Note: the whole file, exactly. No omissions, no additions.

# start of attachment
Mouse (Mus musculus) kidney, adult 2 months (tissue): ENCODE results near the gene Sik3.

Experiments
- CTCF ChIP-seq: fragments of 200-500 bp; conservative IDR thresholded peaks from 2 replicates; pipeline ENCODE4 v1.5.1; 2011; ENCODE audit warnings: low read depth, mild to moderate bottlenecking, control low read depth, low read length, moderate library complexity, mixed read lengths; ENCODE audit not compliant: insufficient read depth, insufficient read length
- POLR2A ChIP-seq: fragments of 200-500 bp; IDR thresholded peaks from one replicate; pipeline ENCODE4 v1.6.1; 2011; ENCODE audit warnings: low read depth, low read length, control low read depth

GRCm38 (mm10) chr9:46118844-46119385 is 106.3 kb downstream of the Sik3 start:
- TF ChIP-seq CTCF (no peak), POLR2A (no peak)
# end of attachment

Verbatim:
Mouse (Mus musculus) kidney, adult 2 months (tissue): ENCODE results near the gene Sik3.

Experiments
- CTCF ChIP-seq: fragments of 200-500 bp; conservative IDR thresholded peaks from 2 replicates; pipeline ENCODE4 v1.5.1; 2011; ENCODE audit warnings: low read depth, mild to moderate bottlenecking, control low read depth, low read length, moderate library complexity, mixed read lengths; ENCODE audit not compliant: insufficient read depth, insufficient read length
- POLR2A ChIP-seq: fragments of 200-500 bp; IDR thresholded peaks from one replicate; pipeline ENCODE4 v1.6.1; 2011; ENCODE audit warnings: low read depth, low read length, control low read depth

GRCm38 (mm10) chr9:46118844-46119385 is 106.3 kb downstream of the Sik3 start:
- TF ChIP-seq CTCF (no peak), POLR2A (no peak)